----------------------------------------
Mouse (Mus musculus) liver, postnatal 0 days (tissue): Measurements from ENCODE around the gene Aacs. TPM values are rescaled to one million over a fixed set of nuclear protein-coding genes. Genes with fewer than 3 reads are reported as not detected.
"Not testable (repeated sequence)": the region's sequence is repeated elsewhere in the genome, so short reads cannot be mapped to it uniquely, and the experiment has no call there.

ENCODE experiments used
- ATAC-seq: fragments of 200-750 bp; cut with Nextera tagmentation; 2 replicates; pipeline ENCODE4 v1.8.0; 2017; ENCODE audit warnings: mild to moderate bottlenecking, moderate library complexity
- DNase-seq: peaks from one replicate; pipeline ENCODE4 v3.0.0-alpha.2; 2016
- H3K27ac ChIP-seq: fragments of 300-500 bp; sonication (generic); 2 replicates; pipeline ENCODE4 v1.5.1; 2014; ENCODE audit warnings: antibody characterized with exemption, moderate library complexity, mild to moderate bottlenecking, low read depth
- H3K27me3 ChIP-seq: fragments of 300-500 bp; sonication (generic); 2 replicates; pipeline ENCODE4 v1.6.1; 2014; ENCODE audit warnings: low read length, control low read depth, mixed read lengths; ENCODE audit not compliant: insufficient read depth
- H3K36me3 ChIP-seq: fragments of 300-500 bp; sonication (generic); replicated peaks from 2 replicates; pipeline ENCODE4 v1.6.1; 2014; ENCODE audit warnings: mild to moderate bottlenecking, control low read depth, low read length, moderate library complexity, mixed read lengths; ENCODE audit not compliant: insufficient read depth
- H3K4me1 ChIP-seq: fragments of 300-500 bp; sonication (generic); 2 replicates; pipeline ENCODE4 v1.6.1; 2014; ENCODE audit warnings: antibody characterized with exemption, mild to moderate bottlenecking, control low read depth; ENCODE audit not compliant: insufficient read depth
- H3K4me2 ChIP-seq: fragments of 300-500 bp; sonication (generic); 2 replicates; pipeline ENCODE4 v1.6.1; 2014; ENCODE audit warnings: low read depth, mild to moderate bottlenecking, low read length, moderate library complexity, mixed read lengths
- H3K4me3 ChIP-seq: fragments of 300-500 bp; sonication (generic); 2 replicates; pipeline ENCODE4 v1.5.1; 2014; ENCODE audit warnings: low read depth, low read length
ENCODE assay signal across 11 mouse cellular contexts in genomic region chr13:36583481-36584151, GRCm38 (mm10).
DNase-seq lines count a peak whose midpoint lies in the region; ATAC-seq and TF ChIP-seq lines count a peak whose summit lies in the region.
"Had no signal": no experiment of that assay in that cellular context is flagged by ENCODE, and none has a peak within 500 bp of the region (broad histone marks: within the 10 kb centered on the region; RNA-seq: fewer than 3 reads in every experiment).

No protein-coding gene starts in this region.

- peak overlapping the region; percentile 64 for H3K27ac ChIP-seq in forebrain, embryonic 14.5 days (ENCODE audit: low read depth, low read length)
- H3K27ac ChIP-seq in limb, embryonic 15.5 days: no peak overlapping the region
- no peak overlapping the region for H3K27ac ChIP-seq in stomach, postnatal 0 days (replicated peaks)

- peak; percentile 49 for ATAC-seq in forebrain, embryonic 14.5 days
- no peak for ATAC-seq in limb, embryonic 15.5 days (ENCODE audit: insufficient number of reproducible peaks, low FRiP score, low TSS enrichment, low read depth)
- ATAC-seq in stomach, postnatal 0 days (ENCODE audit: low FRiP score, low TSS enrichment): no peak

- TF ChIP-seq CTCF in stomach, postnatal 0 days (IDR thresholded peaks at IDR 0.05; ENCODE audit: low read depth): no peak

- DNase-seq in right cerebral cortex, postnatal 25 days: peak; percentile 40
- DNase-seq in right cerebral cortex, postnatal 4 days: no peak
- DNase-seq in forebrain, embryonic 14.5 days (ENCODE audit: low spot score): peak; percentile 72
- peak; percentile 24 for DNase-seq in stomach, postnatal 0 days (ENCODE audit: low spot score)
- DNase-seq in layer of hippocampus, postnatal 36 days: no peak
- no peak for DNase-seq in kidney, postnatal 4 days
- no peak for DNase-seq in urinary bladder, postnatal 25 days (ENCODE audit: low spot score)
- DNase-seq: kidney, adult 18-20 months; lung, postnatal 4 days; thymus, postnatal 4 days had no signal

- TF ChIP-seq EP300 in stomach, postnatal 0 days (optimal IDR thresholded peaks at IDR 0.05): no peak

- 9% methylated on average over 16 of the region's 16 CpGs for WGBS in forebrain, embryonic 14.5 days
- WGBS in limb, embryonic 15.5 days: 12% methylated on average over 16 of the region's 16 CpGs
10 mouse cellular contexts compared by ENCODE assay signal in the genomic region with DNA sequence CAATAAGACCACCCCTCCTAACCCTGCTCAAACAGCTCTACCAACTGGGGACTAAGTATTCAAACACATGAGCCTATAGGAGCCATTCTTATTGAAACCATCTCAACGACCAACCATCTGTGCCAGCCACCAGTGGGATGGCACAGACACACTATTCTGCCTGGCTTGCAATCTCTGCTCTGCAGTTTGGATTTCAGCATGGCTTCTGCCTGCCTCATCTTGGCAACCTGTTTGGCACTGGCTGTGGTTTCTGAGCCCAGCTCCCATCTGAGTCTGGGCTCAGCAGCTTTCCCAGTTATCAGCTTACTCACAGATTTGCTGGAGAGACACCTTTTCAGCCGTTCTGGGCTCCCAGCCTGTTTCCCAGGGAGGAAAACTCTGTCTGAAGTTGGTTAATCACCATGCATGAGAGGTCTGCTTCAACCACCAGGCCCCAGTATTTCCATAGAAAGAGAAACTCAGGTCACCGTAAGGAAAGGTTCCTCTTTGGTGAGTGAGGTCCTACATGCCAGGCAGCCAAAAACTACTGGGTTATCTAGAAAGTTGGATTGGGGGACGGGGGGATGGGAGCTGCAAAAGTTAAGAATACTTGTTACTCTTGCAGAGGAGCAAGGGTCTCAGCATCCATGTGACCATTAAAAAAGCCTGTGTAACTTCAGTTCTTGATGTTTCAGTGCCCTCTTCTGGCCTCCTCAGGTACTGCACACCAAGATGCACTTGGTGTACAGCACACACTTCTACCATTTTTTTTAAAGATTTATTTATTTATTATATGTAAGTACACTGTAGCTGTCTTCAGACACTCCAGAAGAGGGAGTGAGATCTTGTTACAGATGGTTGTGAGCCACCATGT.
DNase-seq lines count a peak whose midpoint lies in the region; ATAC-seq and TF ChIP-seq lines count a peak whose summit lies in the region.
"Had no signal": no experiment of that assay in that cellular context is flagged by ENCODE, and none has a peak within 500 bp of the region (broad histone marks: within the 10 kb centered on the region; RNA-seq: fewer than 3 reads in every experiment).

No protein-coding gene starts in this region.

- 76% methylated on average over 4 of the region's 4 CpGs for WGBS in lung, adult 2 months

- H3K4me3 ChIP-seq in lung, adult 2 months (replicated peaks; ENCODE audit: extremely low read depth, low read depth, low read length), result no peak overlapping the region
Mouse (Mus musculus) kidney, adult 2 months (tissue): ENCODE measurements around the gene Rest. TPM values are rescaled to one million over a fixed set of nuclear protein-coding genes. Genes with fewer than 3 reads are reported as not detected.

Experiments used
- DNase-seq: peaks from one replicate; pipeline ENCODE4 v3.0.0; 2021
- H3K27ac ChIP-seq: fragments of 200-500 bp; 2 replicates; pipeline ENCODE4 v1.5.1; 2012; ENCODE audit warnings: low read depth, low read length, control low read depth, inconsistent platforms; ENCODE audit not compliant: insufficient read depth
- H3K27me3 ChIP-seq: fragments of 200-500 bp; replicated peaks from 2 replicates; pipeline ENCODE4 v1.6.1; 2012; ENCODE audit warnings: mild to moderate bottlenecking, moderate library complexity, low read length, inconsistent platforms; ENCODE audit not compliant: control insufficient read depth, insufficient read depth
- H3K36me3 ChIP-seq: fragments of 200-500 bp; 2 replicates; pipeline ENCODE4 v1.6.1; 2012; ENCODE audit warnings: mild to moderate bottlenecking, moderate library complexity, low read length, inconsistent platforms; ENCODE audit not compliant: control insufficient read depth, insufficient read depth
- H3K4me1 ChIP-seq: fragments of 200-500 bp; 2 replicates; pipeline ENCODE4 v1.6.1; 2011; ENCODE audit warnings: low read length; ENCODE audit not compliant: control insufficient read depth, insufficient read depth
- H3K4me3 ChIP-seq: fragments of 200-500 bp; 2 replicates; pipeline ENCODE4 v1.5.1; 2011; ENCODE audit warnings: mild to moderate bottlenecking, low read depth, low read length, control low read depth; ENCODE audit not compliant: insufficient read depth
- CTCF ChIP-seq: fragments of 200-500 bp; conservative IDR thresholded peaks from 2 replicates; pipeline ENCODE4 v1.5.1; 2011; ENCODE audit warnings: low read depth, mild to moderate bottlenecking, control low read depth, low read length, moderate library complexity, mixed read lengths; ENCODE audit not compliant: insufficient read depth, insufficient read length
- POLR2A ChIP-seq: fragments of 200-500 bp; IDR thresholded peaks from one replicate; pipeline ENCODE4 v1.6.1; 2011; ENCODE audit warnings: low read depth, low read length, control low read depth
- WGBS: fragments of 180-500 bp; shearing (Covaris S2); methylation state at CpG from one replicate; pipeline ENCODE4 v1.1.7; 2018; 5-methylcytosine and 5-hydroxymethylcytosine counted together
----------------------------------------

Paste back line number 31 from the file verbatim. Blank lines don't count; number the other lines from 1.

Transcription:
- TF ChIP-seq EP300 in stomach, postnatal 0 days (optimal IDR thresholded peaks at IDR 0.05): no peak